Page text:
March, 2013 browsing by month


Foodism: Let them eat artisanal cake!

Saturday, March 16th, 2013

‘You are what you eat” has never rung truer. The revolution has failed. Consumerism and globalisation have triumphed, and it has been done through food.

Where once there was a rebellious middle-class youth, today there are little gourmands more interested in lemon grass than marijuana, in menus rather than manifestos, in mixing pisco sours rather than lobbing Molotov cocktails. It’s no longer the doors of culture they want to see opened for the proletariat, it’s the pantry.

Dinner conversation among the chattering classes has turned from Marikana to parmigiana, from the arms deal to where to get the best veal, from discussing the secrecy Bill to fussing about what doesn’t go with dill. What piques us is not the Nkandla scandal but cooking à la king.

Foodism is supplanting art and culture. We prefer fettuccini to Puccini; bok choy to Tolstoy.

As a food columnist I feel partly responsible.

The change in my lifetime has been remarkable. When I grew up in the 1980s, the culinary culture of South Africa was dire, sexist and very unhealthy.

But, in my case, the die was cast early. As an eight-year-old on the school playground the other kids would run away screaming when I opened my lunch box of stinky Roquefort cheese sandwiches, courtesy of my Belgian father.

At home, we had witloof (chicory — almost unheard of in those days) and ate raw herring. On the rare occasions my school friends visited, they thought my family was trying to poison them.

They were accustomed to braais and potjies, beef and potatoes with gravy powder, chicken and white rice with canned mushrooms, cauliflower with instant white sauce, I&J fish fingers and slap chips. For a while, the snackwich machine cheered everyone up.

Coffee was instant chicory. Pasta was macaroni baked with slices of watery tomato and melted sweetmilk cheese. When the first packets of dried spaghetti arrived, South African housewives cooked it until it had the texture and taste as close as they could get it to spaghetti in a tin. Bolognaise was made with sugar and a packet of tomato soup.

Going gourmet
Today, our supermarket shelves groan with variety. In Woolworths, you find carrots in three colours, Polish blueberries, Mexican avocados and snoek from New Zealand, not Kalk Bay. Pick n Pay has dozens of brands of olive oil and balsamic glaze, and even sells lime foam in aerosol cans.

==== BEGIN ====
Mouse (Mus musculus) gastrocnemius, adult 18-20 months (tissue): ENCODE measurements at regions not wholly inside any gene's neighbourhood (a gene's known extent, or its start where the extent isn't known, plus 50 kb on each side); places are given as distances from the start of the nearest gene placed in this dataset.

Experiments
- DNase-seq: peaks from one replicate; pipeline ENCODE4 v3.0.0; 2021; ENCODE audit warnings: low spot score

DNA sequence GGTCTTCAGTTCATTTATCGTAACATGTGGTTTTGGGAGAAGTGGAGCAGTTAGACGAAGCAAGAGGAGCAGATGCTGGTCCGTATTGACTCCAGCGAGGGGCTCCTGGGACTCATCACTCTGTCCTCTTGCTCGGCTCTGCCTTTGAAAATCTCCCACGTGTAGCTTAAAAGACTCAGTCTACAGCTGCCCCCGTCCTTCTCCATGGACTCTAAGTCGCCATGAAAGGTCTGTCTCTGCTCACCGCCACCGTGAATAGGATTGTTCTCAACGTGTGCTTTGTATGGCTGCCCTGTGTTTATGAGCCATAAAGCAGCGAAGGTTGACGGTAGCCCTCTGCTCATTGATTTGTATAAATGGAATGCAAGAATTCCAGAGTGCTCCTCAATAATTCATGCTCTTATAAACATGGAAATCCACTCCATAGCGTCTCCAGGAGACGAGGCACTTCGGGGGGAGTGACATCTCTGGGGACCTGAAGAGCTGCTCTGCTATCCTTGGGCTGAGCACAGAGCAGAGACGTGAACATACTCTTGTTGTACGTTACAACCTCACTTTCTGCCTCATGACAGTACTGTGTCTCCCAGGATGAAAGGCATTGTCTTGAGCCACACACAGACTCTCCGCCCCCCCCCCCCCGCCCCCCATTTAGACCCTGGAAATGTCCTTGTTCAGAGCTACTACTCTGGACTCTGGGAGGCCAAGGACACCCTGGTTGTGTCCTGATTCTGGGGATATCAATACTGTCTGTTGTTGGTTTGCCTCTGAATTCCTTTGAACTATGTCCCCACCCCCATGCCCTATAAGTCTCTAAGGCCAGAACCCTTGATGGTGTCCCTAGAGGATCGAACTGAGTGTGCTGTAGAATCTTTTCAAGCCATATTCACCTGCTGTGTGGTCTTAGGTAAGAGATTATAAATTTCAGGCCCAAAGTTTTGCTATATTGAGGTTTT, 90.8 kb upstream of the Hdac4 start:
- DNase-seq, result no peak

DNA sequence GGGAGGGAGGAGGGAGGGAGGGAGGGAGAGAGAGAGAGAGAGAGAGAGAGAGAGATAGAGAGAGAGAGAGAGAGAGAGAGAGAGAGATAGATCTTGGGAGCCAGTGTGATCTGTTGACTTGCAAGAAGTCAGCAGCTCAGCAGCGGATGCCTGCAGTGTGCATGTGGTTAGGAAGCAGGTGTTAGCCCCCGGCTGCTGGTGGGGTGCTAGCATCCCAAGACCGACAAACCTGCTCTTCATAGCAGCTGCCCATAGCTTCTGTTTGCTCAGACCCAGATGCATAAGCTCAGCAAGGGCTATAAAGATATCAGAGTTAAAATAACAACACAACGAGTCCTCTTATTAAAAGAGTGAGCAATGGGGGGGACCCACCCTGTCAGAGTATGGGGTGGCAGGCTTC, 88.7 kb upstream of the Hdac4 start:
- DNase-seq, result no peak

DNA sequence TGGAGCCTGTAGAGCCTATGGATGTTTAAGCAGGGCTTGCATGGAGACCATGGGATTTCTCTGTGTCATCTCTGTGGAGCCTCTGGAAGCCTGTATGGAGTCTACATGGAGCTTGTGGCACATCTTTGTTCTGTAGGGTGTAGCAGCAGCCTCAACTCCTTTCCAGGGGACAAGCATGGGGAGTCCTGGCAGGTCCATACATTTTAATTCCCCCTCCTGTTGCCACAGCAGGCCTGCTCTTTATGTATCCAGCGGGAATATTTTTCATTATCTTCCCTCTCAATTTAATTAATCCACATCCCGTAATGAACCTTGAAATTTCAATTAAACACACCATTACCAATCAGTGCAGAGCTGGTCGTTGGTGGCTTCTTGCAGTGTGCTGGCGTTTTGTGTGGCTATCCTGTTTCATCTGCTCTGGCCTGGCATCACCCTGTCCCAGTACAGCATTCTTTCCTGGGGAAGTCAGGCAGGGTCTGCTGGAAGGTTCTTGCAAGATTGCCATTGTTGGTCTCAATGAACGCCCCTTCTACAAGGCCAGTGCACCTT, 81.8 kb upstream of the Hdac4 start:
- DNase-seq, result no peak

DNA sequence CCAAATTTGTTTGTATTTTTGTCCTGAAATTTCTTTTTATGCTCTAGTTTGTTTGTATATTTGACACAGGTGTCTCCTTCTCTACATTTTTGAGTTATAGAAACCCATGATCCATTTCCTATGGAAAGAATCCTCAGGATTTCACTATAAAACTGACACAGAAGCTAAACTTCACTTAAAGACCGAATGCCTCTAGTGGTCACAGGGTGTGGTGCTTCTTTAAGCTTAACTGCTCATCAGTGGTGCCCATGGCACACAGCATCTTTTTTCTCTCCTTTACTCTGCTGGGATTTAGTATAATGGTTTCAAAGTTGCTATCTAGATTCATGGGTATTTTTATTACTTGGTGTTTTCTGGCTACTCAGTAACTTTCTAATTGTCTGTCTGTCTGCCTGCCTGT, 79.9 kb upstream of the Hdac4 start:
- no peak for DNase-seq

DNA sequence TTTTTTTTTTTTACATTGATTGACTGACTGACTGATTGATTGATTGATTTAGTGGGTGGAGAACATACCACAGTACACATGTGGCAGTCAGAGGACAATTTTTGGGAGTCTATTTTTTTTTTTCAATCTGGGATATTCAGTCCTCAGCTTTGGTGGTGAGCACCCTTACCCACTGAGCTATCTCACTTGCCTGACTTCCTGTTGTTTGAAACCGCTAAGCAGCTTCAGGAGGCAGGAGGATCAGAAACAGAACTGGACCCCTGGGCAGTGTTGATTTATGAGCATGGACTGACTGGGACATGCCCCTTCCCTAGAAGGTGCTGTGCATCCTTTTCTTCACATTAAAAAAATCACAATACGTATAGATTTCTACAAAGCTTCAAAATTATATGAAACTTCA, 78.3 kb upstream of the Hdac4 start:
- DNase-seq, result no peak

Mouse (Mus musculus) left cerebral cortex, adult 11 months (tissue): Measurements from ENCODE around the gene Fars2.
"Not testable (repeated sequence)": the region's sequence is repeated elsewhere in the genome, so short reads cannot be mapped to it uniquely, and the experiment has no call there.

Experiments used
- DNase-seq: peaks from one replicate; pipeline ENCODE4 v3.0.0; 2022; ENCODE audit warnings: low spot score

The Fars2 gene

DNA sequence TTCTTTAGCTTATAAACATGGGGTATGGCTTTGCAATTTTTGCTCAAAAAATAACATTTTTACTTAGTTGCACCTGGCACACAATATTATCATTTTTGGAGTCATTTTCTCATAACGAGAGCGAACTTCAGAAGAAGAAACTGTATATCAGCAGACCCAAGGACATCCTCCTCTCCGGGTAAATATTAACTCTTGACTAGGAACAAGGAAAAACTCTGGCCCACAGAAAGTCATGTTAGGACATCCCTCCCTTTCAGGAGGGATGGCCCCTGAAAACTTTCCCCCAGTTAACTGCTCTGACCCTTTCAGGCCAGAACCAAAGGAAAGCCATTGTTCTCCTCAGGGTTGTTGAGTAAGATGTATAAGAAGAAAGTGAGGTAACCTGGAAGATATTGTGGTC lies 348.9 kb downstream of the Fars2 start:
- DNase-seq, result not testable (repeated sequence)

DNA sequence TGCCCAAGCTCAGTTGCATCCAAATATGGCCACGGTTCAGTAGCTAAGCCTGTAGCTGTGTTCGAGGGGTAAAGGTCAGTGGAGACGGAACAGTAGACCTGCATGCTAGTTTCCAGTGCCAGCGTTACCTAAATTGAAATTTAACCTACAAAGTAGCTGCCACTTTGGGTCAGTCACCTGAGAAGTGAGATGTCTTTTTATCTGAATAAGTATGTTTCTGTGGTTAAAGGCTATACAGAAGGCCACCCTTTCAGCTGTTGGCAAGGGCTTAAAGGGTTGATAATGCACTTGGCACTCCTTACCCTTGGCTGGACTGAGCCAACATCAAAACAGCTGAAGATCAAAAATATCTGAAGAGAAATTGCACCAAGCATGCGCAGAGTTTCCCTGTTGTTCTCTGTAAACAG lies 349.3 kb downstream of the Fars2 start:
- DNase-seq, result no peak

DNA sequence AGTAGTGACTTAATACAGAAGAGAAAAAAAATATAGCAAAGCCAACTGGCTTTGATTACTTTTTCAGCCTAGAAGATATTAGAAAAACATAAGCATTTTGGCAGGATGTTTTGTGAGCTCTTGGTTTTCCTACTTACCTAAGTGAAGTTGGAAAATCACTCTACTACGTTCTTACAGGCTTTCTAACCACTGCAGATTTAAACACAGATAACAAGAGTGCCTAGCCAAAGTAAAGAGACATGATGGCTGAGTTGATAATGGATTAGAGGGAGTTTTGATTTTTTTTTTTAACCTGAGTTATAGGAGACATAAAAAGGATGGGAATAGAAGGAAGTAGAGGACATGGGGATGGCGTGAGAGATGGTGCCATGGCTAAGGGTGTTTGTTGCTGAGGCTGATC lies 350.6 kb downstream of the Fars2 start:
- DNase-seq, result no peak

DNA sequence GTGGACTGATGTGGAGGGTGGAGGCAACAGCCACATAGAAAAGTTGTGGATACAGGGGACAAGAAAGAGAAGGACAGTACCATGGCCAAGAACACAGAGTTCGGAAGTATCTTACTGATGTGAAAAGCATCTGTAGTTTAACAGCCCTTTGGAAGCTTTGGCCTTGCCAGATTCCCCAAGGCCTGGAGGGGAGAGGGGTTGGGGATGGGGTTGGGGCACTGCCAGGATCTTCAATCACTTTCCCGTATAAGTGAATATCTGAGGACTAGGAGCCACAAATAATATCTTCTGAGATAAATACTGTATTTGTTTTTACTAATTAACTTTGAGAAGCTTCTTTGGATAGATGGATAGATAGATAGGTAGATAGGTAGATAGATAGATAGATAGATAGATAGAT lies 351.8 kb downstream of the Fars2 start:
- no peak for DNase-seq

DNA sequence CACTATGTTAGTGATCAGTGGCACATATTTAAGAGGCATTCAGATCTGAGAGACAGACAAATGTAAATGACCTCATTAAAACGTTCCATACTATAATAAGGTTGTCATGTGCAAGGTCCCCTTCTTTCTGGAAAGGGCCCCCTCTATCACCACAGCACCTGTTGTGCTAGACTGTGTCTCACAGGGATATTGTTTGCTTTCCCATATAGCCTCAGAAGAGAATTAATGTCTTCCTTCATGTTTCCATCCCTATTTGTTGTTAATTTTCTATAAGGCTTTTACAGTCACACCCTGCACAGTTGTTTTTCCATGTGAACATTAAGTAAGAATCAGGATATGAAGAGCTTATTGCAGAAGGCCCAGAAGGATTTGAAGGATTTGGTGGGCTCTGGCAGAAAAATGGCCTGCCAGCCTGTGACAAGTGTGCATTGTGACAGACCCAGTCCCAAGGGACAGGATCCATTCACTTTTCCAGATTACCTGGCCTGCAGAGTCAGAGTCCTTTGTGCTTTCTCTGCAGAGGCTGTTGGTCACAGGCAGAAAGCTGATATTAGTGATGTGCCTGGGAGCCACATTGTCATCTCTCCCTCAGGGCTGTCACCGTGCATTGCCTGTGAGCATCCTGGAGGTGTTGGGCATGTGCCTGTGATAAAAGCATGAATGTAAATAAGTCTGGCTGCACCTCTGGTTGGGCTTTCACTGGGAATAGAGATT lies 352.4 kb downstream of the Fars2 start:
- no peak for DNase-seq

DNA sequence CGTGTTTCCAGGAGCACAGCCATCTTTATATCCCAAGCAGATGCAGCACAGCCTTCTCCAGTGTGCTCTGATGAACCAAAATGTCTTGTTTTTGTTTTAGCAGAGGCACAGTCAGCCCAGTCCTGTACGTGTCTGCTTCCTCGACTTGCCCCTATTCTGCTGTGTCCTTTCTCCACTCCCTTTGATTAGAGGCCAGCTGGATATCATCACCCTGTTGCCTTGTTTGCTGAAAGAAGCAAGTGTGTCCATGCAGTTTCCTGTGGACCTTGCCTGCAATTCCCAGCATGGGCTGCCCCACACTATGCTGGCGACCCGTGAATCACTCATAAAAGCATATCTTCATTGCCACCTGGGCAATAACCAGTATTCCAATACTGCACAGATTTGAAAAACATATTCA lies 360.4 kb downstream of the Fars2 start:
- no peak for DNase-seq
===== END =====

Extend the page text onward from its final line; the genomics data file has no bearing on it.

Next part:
My local Checkers, for years a shabby place where anything special would expire, now offers live crayfish, an oyster tank, rabbit and buffalo milk mozzarella.

My hamburger, my boerewors roll, even my samoosa have gone gourmet. With the current meat scandals, and apparently giraffe and kangaroo doing the rounds in our biltong, and possibly horse in our supermarket burgers, there seems to be a cogent argument for gourmet fillings, where one has the reassurance that only the choicest ingredients procured from the best suppliers are used.

Within 250m of my living room (I have measured this on Google Earth), I have a choice of dozens of restaurants, including fusion, Italian, Chinese, Japanese, Vietnamese, Thai, Lebanese and Indian.

Perhaps it’s because I live in Cape Town where we are obsessed with eating out. I mean, how many sous vide water baths are there outside the Western Cape?

I admit, I would rather talk about creamy potage than grubby politics these days, but I’m beginning to have some doubts. My bedside creaks under a pile of biographies of the pineapple, the potato and tuna, and an autobiography of a chef, Anthony Bourdain. Morris Kline’s Mathematics in Western Culture has been pushed aside by Cooking for Geeks; my Larousse Encyclopaedia of Mythology is invisible beneath my Larousse Gastronomique. On Sundays I no longer paint: I cook.

Thankfully I don’t have television (it has been replaced by the oven) or I would end up watching reality TV shows such as Junior MasterChef (there are now versions in 10 countries) with children aged between eight and 13 making nori rolls and parfaits. How did we get to a point where four-foot-high tykes are pitted against each other imitating Heston Blumenthal with foams and molecular cuisine?

Insatiable eating machines
Is this a better world? Part of me wants to rebel: I wonder whether it’s not all too gluttonous and self-absorbed; a great distraction from what really matters; a world where we are turned into profitable, insatiable eating machines consuming more than we need, driving up demand, chasing every new fad.

As the fashion industry gave us the must-have item for every season, now we will have the flavour of the month.

Just as the pharmaceutical industry invented all kinds of new ailments for us, the food industry — at a price — will keep finding new things to free us from — not from wage slavery, but from eggs, caffeine, gluten, lactose, sodium, sucrose, genetically modified plants and the preservatives and additives they added in the first place.

Is it even possible to rebel? Isn’t the real appeal of the free-range, organic, local, artisanal, humanely butchered slow food not altruism, not hitting back at the corporations, nor even saving the planet, but the greedy promise of the next titillation of tastier, more scrumptious, guilt-free food?

Some worry that foodism is a fresh form of class warfare, a new disguise for snobbery and elitism. Are the yuppie markets and little eateries springing up in Woodstock and Salt River or Maboneng really the fifth column of gentrification?

Instead of critiquing the latest art-house movie or Booker Prize winner, you will end up being looked down on if you don’t know how to thicken a runny ganache or rescue separated mayonnaise — that is if you still dare to buy mayonnaise in a bottle, chicken stock in a cube, or sneak bottled salad dressing under your guests’ noses.